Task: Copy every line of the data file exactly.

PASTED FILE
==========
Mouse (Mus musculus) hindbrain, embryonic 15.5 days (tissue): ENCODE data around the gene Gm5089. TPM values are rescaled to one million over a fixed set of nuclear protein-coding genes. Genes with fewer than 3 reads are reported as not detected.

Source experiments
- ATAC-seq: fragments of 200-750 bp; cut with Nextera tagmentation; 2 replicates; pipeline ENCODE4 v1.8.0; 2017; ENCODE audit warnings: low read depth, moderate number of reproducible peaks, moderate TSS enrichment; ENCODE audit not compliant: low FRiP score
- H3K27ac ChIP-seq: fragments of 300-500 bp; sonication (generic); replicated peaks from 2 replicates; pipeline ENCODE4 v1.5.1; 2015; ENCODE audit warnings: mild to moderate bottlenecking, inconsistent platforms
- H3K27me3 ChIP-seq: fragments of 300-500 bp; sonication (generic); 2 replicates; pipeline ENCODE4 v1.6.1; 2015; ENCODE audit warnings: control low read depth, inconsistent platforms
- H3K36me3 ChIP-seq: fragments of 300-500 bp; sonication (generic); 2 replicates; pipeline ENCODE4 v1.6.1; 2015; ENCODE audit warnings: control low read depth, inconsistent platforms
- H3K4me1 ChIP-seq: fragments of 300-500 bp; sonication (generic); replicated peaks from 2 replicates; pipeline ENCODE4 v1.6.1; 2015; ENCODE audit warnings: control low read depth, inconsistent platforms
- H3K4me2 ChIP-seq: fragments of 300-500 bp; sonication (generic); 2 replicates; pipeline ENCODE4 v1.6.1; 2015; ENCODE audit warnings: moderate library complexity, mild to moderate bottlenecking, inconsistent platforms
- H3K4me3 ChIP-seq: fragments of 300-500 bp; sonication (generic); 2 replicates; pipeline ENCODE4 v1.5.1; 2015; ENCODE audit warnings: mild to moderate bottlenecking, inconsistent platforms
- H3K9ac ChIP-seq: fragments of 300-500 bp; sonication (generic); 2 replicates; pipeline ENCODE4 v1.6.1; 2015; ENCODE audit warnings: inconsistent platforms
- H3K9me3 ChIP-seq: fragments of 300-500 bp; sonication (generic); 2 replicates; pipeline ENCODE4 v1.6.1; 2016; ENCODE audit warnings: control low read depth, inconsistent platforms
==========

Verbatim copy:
Mouse (Mus musculus) hindbrain, embryonic 15.5 days (tissue): ENCODE data around the gene Gm5089. TPM values are rescaled to one million over a fixed set of nuclear protein-coding genes. Genes with fewer than 3 reads are reported as not detected.

Source experiments
- ATAC-seq: fragments of 200-750 bp; cut with Nextera tagmentation; 2 replicates; pipeline ENCODE4 v1.8.0; 2017; ENCODE audit warnings: low read depth, moderate number of reproducible peaks, moderate TSS enrichment; ENCODE audit not compliant: low FRiP score
- H3K27ac ChIP-seq: fragments of 300-500 bp; sonication (generic); replicated peaks from 2 replicates; pipeline ENCODE4 v1.5.1; 2015; ENCODE audit warnings: mild to moderate bottlenecking, inconsistent platforms
- H3K27me3 ChIP-seq: fragments of 300-500 bp; sonication (generic); 2 replicates; pipeline ENCODE4 v1.6.1; 2015; ENCODE audit warnings: control low read depth, inconsistent platforms
- H3K36me3 ChIP-seq: fragments of 300-500 bp; sonication (generic); 2 replicates; pipeline ENCODE4 v1.6.1; 2015; ENCODE audit warnings: control low read depth, inconsistent platforms
- H3K4me1 ChIP-seq: fragments of 300-500 bp; sonication (generic); replicated peaks from 2 replicates; pipeline ENCODE4 v1.6.1; 2015; ENCODE audit warnings: control low read depth, inconsistent platforms
- H3K4me2 ChIP-seq: fragments of 300-500 bp; sonication (generic); 2 replicates; pipeline ENCODE4 v1.6.1; 2015; ENCODE audit warnings: moderate library complexity, mild to moderate bottlenecking, inconsistent platforms
- H3K4me3 ChIP-seq: fragments of 300-500 bp; sonication (generic); 2 replicates; pipeline ENCODE4 v1.5.1; 2015; ENCODE audit warnings: mild to moderate bottlenecking, inconsistent platforms
- H3K9ac ChIP-seq: fragments of 300-500 bp; sonication (generic); 2 replicates; pipeline ENCODE4 v1.6.1; 2015; ENCODE audit warnings: inconsistent platforms
- H3K9me3 ChIP-seq: fragments of 300-500 bp; sonication (generic); 2 replicates; pipeline ENCODE4 v1.6.1; 2016; ENCODE audit warnings: control low read depth, inconsistent platforms